For a parent, what happens to your child also happens to you. This includes trauma. A child’s chronic illness, serious illness, or medical trauma literally becomes a parent’s trauma. When that happens, it forces your brain into a state of heightened vigilance that can last many years, even long after a child’s condition stabilizes. In this state of constant readiness, your amygdala is always on the lookout for trouble. Small things seem big, and it can be hard to realize that you’re safe. This can make it difficult to open yourself up to relationships — with friends and family, and even with the ill child. The challenge is to get your amygdala to calm down; to reset its baseline readiness so that you reestablish a sense of peace in your life.
The first step is to recognize this over-activation. Here are five signs that the trauma of your child’s medical struggle keeps you in a constant state of readiness in which you are invulnerable to the world around you — both to the pain and struggle that your amygdala expects, but also to the joy and connection that you remember feeling so long ago.
Heightened Reaction to Illness
Any time people around you get sick and especially when the ill child gets a routine sickness, you have a big reaction. Maybe this looks like dropping everything to stay home with the child or rushing to the doctors at the first sign of a cold. But whatever the specifics, even a small sickness (or sometimes a small injury) triggers your brain into the expectation of major upheaval. This small sickness puts you right back into the mode of hyper-functionality that was required to fight for your child’s health and survival long ago.
Whether it’s through your work or your dedication to your family, you stay in constant motion. Because, what would happen if slowed down? You’re afraid that things would bubble up — uncomfortable emotions associated with your trauma that you packed away (consciously or subconsciously) until you had the time and space to deal with them. Now, as long as you ensure that you continue to not have the time and space, you can continue to avoid dealing with these horribly challenging emotions.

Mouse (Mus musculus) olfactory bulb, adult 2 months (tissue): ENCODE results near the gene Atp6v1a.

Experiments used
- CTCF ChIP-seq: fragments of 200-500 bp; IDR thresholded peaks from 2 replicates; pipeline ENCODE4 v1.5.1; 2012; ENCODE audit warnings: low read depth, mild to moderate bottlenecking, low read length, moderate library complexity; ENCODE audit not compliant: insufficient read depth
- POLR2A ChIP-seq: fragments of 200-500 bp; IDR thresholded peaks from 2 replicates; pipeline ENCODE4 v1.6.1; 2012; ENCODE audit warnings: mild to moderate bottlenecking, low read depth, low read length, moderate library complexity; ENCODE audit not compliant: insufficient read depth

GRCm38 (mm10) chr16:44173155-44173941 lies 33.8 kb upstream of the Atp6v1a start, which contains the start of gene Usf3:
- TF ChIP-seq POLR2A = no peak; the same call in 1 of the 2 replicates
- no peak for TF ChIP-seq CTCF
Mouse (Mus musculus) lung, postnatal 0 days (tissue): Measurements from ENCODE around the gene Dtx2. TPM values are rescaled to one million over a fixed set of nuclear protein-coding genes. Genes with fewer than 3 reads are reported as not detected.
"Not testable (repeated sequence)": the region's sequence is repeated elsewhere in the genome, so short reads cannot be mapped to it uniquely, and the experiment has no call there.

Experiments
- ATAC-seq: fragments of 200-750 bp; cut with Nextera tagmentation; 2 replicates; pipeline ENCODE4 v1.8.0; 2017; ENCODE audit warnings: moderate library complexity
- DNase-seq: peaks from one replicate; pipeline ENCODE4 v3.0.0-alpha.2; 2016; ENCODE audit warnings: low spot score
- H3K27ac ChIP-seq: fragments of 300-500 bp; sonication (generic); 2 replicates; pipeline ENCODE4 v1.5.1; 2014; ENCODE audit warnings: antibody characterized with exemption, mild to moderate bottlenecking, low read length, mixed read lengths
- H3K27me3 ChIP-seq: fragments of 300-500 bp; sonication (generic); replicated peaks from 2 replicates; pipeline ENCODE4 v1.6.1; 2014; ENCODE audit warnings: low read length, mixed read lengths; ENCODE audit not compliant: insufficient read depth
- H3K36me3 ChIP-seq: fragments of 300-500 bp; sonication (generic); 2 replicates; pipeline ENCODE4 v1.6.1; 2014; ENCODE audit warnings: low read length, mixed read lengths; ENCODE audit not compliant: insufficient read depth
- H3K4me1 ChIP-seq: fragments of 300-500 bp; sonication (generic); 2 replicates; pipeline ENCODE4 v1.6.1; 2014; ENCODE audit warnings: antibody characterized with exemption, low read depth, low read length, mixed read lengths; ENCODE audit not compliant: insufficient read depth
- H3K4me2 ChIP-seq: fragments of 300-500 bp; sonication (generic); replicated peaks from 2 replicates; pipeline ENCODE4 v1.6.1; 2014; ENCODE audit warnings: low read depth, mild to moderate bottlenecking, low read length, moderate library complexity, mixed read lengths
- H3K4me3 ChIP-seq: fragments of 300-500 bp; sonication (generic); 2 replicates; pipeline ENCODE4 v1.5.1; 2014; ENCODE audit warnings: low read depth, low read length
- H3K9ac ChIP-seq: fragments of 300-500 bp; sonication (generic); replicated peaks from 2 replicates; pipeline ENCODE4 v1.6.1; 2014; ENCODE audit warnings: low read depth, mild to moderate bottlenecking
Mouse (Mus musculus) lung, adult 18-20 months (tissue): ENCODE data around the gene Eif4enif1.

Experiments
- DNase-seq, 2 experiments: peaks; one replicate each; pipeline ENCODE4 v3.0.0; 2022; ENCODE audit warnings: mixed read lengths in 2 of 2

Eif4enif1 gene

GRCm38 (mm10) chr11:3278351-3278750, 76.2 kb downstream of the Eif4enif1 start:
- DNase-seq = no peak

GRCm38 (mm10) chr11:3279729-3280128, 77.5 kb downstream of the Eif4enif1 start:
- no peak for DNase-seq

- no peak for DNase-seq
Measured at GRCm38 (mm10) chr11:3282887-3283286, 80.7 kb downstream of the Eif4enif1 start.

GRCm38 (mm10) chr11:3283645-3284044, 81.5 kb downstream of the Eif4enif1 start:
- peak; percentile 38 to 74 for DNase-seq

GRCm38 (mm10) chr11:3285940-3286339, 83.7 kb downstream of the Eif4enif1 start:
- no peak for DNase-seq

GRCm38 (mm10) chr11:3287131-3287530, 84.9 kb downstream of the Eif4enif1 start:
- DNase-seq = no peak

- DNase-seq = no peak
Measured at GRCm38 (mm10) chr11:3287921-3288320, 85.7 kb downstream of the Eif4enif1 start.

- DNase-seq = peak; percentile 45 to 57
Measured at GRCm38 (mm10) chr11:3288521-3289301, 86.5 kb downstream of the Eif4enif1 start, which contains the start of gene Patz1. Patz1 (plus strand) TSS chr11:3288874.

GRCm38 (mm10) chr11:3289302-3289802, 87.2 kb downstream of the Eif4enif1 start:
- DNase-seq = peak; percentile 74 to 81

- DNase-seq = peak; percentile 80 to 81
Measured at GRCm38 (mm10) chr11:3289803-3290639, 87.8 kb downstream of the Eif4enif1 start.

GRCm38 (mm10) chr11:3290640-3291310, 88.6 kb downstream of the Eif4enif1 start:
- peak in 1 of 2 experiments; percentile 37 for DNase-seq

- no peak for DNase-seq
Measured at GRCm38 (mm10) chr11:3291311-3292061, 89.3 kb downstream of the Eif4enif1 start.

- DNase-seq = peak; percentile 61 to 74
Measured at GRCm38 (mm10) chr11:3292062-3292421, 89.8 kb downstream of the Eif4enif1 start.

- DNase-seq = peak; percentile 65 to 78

Unwillingness or Inability to Feel or Express Emotions
Similar to staying busy, you worry that if you start crying, you may not be able to stop; as long as you stay positive, you can keep the train of your life on the tracks. And it seems like allowing yourself to feel or express emotions has the power to derail you completely.
Memory and Other Cognitive Challenges
When your amygdala is constantly firing, it affects your working memory, and also your ability to access the “front of the brain” tools like executive function. You forget where your keys are, your phone is, your glasses are. Maybe you struggle with impulse inhibition or feel like you’re holding onto everyday cognitive function by your fingernails.
Whether it’s noises or smells or other small irritations, things that didn’t use to bother you, bother you. Again, this is due to your amygdala’s elevated state of activation. Think of it like a pitcher of water: Before your trauma, your pitcher was only partway full and while dropping in the “rock” of an irritation raised the water level, the water remained far below the rim. Now your pitcher is in a constant state of near-fullness. When you add a rock, it overflows.
Your brain evaluates every experience as “safe” or “unsafe,” leading to black-and-white thinking. Over time, you start to unconsciously apply this thinking globally. There is a right and a wrong way to park a car. There is a right way and a wrong way to do the dishes. When you see the “wrong” way, you get frustrated.
If you recognize these signs in yourself or someone you love, the first, most important step is to accept the truth that a child’s medical trauma is still very much a part of your or your loved one’s mental health landscape. For now, that’s enough. Next week we will explore actions you can take to guide this state of traumatic hyper-activation toward post-traumatic growth.
Dr. Pikiewicz earned her PhD in Clinical Psychology at Pacifica Graduate Institute in Carpinteria, CA. She completed pre-doctoral training at the Nan Tolbert Nurturing Center in Ojai, CA, and her post-doctoral internship at the Boulder Institute for Psychotherapy and Research. At both sites, Dr. Pikiewicz worked with a range of adult, adolescent and child clients in individual, couple, family and group settings. She also holds a B.S. in environmental science from Allegheny College and a teaching credential from Western Washington University.